Thanks to his 7-foot frame, insane 7'10" wingspan and a freshman season at Texas in which he swatted away everything near the rim, Mo Bamba is a unique physical specimen. His otherworldly build and defensive acumen have made him a top prospect, but as the June 21 draft approaches, the 20-year-old center is working hard to develop a new look.
The transformation requires a team of experts: skills trainer Drew Hanlen to fine-tune shooting mechanics and post moves; fitness guru Amoila Cesar to add strength; physical therapist Rory Cordial to prevent injuries; and personal chef Avery Pursell to fuel Bamba's engine. With a boxing or beach workout thrown in once a week, Bamba spends nearly eight hours a day, six days a week on his new regimen.
"Up until this point, he's been super talented but hasn't got the results he's capable of," says Hanlen. "If he has the ability to score and make plays and improve his strength, he'll be super valuable when you add in the defense he already brings to the table."
As a template for reshaping Bamba's game, Hanlen uses lessons learned from two of his other clients: the Celtics' Jayson Tatum for shooting mechanics and the 76ers' Joel Embiid for offensive playmaking, particularly off ball screens. Hanlen’s plan is to advance Bamba through three stages of development: first, simple walk-throughs and basic breakdowns accompanied by film; then adding some physical contact with dummy defense; and finishing with competition against other NBA players, in order test Bamba’s decision-making skills. The goal is to arm him with an arsenal of post moves: three options for attacking off the back down, three for the baseline, three shot fakes and three jabs.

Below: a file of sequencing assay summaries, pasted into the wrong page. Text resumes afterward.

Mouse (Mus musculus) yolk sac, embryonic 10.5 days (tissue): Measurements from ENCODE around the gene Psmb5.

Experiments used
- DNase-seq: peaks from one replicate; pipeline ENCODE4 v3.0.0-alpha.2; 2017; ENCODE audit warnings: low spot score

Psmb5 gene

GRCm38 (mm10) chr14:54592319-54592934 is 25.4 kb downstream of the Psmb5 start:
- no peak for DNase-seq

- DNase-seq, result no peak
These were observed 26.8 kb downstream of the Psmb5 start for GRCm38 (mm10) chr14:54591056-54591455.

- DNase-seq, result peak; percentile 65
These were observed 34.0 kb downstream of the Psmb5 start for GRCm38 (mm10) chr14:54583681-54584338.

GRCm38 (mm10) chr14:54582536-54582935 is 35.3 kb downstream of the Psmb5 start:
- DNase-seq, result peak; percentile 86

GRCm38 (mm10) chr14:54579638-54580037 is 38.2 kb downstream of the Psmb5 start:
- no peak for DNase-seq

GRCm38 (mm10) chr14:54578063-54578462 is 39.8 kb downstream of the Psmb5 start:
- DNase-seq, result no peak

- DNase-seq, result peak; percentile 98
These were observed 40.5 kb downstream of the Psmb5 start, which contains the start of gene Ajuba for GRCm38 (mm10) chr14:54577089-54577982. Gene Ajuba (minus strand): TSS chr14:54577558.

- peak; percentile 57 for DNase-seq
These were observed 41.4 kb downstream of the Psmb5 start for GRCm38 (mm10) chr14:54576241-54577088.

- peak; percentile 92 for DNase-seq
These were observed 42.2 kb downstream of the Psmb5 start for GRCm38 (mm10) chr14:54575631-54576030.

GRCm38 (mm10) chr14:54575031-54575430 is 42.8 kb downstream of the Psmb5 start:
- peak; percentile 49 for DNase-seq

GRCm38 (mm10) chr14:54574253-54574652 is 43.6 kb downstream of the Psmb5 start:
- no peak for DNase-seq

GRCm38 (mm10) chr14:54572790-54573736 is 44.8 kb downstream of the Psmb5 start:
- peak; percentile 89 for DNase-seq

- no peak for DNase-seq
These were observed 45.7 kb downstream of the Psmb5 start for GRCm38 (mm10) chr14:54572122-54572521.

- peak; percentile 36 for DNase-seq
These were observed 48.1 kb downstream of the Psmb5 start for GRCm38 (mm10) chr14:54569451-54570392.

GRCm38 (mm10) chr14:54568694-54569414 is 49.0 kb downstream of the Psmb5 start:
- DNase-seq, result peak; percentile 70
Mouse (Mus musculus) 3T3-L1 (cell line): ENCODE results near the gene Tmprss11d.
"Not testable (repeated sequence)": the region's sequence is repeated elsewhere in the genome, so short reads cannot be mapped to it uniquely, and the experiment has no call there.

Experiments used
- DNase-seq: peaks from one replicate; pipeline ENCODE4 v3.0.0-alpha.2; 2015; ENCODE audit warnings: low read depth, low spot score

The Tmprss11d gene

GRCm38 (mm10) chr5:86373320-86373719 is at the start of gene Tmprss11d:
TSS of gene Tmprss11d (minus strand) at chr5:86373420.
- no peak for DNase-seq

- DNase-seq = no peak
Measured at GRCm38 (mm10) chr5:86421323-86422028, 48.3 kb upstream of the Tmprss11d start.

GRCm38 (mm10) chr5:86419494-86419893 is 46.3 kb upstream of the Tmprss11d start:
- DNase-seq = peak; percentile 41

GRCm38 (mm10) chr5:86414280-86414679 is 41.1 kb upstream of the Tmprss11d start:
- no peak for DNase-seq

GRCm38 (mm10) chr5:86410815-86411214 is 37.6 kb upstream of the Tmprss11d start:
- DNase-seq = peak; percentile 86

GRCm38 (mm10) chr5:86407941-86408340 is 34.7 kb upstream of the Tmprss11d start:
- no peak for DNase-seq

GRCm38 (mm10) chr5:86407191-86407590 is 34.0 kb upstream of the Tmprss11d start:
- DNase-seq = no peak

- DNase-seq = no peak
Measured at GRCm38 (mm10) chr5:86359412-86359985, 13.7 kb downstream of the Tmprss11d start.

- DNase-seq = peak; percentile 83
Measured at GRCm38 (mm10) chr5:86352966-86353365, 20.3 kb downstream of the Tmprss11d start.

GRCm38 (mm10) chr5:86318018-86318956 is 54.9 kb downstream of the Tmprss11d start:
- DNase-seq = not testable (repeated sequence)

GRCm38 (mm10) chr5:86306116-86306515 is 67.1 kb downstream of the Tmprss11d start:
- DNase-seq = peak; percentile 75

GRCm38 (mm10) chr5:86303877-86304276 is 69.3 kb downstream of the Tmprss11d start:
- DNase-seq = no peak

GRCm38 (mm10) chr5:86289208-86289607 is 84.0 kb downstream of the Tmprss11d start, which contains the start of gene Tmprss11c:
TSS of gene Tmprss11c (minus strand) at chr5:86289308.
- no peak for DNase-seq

Hanlen also corrected Bamba’s shooting motion by lowering the location of his shot pocket and moving his elbow out to the right side so he could have better vision. “It’s a constant battle between encouraging him and challenging him,” Hanlen says.
In the gym, Cesar's focus is to help Bamba bulk up and reach his goal of 230 to 235 pounds—he weighed 226 pounds with 6.2% body fat at the combine in May—while still improving agility and strength. Hypertrophy training—or exercises specifically designed to cause muscle growth—is a key part of Bamba’s workouts, but Cesar also emphasizes hip mobility and the eccentric phase of exercises (when muscles lengthen) so Bamba can pop off the ground more quickly.
“We are making sure we get everything a little bit stronger so he can produce greater force with his arms, which will help when he’s jockeying for position in the post,” says Cesar. Because Bamba came in with superior mobility, especially for someone his size, Cesar works on improving his range of motion.
It's all about building a better Bamba. Says Cesar, "If anyone was watching him throughout college, there is going to be a notable difference just by the way he looks."